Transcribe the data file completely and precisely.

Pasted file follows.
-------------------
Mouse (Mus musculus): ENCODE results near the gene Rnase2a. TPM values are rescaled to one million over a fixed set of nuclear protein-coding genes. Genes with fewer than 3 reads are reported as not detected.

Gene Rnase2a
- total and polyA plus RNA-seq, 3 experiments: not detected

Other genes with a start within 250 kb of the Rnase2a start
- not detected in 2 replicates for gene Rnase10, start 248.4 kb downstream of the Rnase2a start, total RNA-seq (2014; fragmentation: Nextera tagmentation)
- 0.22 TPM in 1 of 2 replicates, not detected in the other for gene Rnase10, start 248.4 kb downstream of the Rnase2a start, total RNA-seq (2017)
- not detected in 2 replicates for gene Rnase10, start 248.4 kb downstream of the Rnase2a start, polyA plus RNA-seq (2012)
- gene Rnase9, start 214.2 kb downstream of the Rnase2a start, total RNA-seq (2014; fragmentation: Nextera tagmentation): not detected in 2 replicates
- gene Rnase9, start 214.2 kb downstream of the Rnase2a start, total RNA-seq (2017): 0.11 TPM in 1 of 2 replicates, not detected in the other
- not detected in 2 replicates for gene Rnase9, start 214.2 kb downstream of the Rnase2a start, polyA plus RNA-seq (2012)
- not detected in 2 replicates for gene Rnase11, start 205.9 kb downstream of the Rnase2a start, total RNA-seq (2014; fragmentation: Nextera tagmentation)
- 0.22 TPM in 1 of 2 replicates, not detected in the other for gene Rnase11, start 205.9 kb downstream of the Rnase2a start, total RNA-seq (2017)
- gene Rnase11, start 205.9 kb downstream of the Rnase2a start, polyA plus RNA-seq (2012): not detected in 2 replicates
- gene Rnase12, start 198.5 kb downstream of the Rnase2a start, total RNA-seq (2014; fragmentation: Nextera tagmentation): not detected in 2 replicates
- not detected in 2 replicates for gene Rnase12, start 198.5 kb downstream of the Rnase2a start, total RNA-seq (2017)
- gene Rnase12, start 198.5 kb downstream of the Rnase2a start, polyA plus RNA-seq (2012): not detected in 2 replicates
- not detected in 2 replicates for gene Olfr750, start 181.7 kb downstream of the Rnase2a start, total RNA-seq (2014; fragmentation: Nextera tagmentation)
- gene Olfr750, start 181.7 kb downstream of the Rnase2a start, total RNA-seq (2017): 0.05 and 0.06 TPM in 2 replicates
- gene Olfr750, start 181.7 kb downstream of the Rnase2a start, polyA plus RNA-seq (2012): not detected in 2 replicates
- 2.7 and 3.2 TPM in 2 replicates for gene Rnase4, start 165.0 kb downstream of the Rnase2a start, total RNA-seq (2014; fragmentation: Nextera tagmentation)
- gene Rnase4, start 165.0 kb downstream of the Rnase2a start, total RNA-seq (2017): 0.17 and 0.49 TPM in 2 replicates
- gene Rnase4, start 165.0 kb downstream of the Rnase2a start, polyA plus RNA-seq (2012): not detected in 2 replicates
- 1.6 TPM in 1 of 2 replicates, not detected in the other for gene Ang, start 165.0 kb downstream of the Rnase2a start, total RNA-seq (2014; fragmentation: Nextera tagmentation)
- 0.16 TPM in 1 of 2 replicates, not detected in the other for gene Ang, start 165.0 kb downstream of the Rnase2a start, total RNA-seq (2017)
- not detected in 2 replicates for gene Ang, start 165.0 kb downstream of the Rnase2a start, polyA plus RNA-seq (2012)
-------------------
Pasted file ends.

Mouse (Mus musculus): ENCODE results near the gene Rnase2a. TPM values are rescaled to one million over a fixed set of nuclear protein-coding genes. Genes with fewer than 3 reads are reported as not detected.

Gene Rnase2a
- total and polyA plus RNA-seq, 3 experiments: not detected

Other genes with a start within 250 kb of the Rnase2a start
- not detected in 2 replicates for gene Rnase10, start 248.4 kb downstream of the Rnase2a start, total RNA-seq (2014; fragmentation: Nextera tagmentation)
- 0.22 TPM in 1 of 2 replicates, not detected in the other for gene Rnase10, start 248.4 kb downstream of the Rnase2a start, total RNA-seq (2017)
- not detected in 2 replicates for gene Rnase10, start 248.4 kb downstream of the Rnase2a start, polyA plus RNA-seq (2012)
- gene Rnase9, start 214.2 kb downstream of the Rnase2a start, total RNA-seq (2014; fragmentation: Nextera tagmentation): not detected in 2 replicates
- gene Rnase9, start 214.2 kb downstream of the Rnase2a start, total RNA-seq (2017): 0.11 TPM in 1 of 2 replicates, not detected in the other
- not detected in 2 replicates for gene Rnase9, start 214.2 kb downstream of the Rnase2a start, polyA plus RNA-seq (2012)
- not detected in 2 replicates for gene Rnase11, start 205.9 kb downstream of the Rnase2a start, total RNA-seq (2014; fragmentation: Nextera tagmentation)
- 0.22 TPM in 1 of 2 replicates, not detected in the other for gene Rnase11, start 205.9 kb downstream of the Rnase2a start, total RNA-seq (2017)
- gene Rnase11, start 205.9 kb downstream of the Rnase2a start, polyA plus RNA-seq (2012): not detected in 2 replicates
- gene Rnase12, start 198.5 kb downstream of the Rnase2a start, total RNA-seq (2014; fragmentation: Nextera tagmentation): not detected in 2 replicates
- not detected in 2 replicates for gene Rnase12, start 198.5 kb downstream of the Rnase2a start, total RNA-seq (2017)
- gene Rnase12, start 198.5 kb downstream of the Rnase2a start, polyA plus RNA-seq (2012): not detected in 2 replicates
- not detected in 2 replicates for gene Olfr750, start 181.7 kb downstream of the Rnase2a start, total RNA-seq (2014; fragmentation: Nextera tagmentation)
- gene Olfr750, start 181.7 kb downstream of the Rnase2a start, total RNA-seq (2017): 0.05 and 0.06 TPM in 2 replicates
- gene Olfr750, start 181.7 kb downstream of the Rnase2a start, polyA plus RNA-seq (2012): not detected in 2 replicates
- 2.7 and 3.2 TPM in 2 replicates for gene Rnase4, start 165.0 kb downstream of the Rnase2a start, total RNA-seq (2014; fragmentation: Nextera tagmentation)
- gene Rnase4, start 165.0 kb downstream of the Rnase2a start, total RNA-seq (2017): 0.17 and 0.49 TPM in 2 replicates
- gene Rnase4, start 165.0 kb downstream of the Rnase2a start, polyA plus RNA-seq (2012): not detected in 2 replicates
- 1.6 TPM in 1 of 2 replicates, not detected in the other for gene Ang, start 165.0 kb downstream of the Rnase2a start, total RNA-seq (2014; fragmentation: Nextera tagmentation)
- 0.16 TPM in 1 of 2 replicates, not detected in the other for gene Ang, start 165.0 kb downstream of the Rnase2a start, total RNA-seq (2017)
- not detected in 2 replicates for gene Ang, start 165.0 kb downstream of the Rnase2a start, polyA plus RNA-seq (2012)